Museo Nacional de Costa Rica

Date: 1889
Owner: Andy Rusch
Source Type: Images


Costa Rica's Museo Nacional was one of the country's few nineteenth century scientific institutions, created as part of their efforts to promote public education in order to modernize through the tenets of positivism. Anastasio Alfaro, a self-taught Costa Rican naturalist, had convinced the government to fund the museum and, despite very modest beginnings, developed a respectable collection of animal and mineral samples as well as many pre-Colombian artifacts.

The Museo became important to Costa Rican science on a national level when, in 1889, it was merged with the meteorological observatory recently founded by Swiss polymath Henri Pittier. These two institutes joined into the Instituto Fisico-Geografico Nacional (IFG), an effort by Costa Rica to create a foundation for national science ex nullius. Although the IFG's projects included meteorology, ethnography, and geology, its major initiative was creating a map of Costa Rica. Yet due to divisions within the institute (Alfaro and Pittier had trouble seeing eye to eye) and insufficient funding, the mapmaking was perpetually being postponed.

The problem was that Costa Rica's economy (and thus the IFG's funding) was dependent on agriculture, especially the export crops of coffee and bananas. Thus, after the IFG had been temporarily shut down, Pittier focused his research on botany and, persuaded by the economic potential of this work to enrich the nation, the government reopened the IFG in 1901. Yet Pittier soon became disillusioned and quit the Instituto (though he did eventually finish the map), which came under the control of Alfaro until its dissolution in 1910.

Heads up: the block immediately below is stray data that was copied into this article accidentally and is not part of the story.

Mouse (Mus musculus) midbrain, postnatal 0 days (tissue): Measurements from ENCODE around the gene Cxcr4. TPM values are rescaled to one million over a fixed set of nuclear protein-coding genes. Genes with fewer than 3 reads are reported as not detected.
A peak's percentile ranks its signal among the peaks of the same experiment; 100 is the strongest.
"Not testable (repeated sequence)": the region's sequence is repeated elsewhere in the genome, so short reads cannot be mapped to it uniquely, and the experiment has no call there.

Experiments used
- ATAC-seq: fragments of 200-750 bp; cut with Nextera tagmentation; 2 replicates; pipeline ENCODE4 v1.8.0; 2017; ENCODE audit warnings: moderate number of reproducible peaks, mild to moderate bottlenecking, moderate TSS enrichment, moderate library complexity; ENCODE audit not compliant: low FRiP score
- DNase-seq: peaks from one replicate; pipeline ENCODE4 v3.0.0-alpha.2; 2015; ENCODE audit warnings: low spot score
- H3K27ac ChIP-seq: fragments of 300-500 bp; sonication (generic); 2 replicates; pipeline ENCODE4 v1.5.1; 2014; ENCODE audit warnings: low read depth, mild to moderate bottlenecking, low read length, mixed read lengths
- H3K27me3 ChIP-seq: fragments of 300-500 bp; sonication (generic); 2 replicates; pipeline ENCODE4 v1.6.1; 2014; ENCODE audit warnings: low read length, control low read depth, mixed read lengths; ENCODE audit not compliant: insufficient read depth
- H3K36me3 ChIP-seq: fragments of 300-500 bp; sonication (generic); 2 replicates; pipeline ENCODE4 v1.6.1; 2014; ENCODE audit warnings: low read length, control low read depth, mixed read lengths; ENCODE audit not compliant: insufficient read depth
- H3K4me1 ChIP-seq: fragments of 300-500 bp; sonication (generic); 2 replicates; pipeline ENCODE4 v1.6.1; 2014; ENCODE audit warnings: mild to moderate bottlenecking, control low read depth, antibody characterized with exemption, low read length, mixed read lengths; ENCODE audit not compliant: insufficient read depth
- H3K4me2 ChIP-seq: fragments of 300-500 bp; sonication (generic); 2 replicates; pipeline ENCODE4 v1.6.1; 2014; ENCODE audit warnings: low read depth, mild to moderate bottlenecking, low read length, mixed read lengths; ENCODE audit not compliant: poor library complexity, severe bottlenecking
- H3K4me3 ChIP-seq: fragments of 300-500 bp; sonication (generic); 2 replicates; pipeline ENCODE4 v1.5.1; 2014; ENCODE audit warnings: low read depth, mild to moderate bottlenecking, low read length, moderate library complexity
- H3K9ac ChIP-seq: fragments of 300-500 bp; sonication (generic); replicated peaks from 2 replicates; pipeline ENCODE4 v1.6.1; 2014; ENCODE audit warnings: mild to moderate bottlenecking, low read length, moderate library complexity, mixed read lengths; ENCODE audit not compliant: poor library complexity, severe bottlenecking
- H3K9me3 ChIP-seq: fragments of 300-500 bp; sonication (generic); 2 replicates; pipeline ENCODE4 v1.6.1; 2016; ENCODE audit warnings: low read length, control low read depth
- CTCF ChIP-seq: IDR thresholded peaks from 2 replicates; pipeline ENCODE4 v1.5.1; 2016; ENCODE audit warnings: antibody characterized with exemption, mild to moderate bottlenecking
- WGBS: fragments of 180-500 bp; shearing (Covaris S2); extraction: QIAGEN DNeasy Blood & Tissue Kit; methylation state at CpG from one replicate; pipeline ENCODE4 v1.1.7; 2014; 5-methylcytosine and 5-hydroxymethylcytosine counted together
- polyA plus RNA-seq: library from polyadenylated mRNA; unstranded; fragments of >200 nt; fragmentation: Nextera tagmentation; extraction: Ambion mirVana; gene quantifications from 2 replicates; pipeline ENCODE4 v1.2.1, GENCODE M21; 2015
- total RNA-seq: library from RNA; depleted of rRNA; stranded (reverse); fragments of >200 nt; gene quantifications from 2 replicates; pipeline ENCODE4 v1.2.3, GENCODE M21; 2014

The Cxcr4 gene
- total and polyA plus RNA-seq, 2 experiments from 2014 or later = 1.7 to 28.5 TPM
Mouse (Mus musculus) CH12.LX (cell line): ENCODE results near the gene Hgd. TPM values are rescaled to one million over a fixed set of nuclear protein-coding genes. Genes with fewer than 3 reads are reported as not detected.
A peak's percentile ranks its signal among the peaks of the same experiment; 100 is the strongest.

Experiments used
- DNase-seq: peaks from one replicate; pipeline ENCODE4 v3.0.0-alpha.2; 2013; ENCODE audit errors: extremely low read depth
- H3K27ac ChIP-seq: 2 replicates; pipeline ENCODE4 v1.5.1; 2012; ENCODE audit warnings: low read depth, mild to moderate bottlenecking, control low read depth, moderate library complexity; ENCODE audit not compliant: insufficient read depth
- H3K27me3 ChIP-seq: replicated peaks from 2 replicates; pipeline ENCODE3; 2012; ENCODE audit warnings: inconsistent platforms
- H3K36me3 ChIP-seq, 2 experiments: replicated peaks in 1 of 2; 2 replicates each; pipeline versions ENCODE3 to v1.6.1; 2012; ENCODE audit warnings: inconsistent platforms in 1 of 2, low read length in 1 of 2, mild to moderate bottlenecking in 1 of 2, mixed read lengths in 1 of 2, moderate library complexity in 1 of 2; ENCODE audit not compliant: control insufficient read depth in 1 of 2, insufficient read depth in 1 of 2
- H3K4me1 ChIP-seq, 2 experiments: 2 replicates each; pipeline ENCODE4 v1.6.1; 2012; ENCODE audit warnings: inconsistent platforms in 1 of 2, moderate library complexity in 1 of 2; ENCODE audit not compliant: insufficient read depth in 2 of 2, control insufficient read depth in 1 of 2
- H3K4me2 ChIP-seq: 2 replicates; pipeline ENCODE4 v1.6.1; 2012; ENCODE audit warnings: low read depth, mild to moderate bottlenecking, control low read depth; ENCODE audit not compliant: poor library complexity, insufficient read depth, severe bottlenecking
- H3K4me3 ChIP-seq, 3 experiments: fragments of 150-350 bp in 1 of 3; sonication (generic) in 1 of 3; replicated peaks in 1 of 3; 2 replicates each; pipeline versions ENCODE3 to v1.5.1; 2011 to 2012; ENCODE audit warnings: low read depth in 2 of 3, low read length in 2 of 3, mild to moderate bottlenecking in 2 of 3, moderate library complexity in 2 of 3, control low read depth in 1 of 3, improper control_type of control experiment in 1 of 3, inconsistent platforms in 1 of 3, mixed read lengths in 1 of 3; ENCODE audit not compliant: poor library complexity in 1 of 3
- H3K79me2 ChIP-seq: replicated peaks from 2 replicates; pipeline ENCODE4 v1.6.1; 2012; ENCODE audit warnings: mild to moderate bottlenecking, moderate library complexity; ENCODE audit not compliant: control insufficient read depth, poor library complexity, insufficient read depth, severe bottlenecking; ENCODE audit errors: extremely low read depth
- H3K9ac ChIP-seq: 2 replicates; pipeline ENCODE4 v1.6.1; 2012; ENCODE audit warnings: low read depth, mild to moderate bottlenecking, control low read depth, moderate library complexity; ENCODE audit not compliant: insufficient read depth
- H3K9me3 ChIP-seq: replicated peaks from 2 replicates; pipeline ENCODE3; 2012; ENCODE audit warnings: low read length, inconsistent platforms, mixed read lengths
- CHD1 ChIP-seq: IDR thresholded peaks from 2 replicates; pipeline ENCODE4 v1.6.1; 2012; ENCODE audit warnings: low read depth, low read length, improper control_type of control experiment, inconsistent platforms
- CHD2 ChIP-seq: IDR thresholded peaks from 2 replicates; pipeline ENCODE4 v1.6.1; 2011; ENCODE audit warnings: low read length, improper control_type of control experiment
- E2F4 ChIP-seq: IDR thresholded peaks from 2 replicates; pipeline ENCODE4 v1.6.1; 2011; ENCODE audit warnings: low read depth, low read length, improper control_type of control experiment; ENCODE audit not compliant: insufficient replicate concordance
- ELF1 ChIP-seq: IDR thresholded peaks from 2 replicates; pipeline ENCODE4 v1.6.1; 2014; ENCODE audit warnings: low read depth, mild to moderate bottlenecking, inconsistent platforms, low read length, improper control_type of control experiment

Actual science depends on research and, despite its short life, the IFG was an exceptional center for generating knowledge in a country that has long been outside of the world's scientific centers. The IFG, however, illustrates the inherent difficulties of trying to buildup science in developing nations, where funding often depends on unstable mono-crop agriculture.

Reference: Eakin, Marshall C. "The Origins of Modern Science in Costa Rica: The Instituto Fisico-Geografic Nacional, 1887-1904." In Latin American Research Review, Vol. 34, No. 1. (1999), pp. 123-150.

CITATION: Andy Rusch. National Museum of Costa Rica. January, 2011. San Jose, Costa Rica.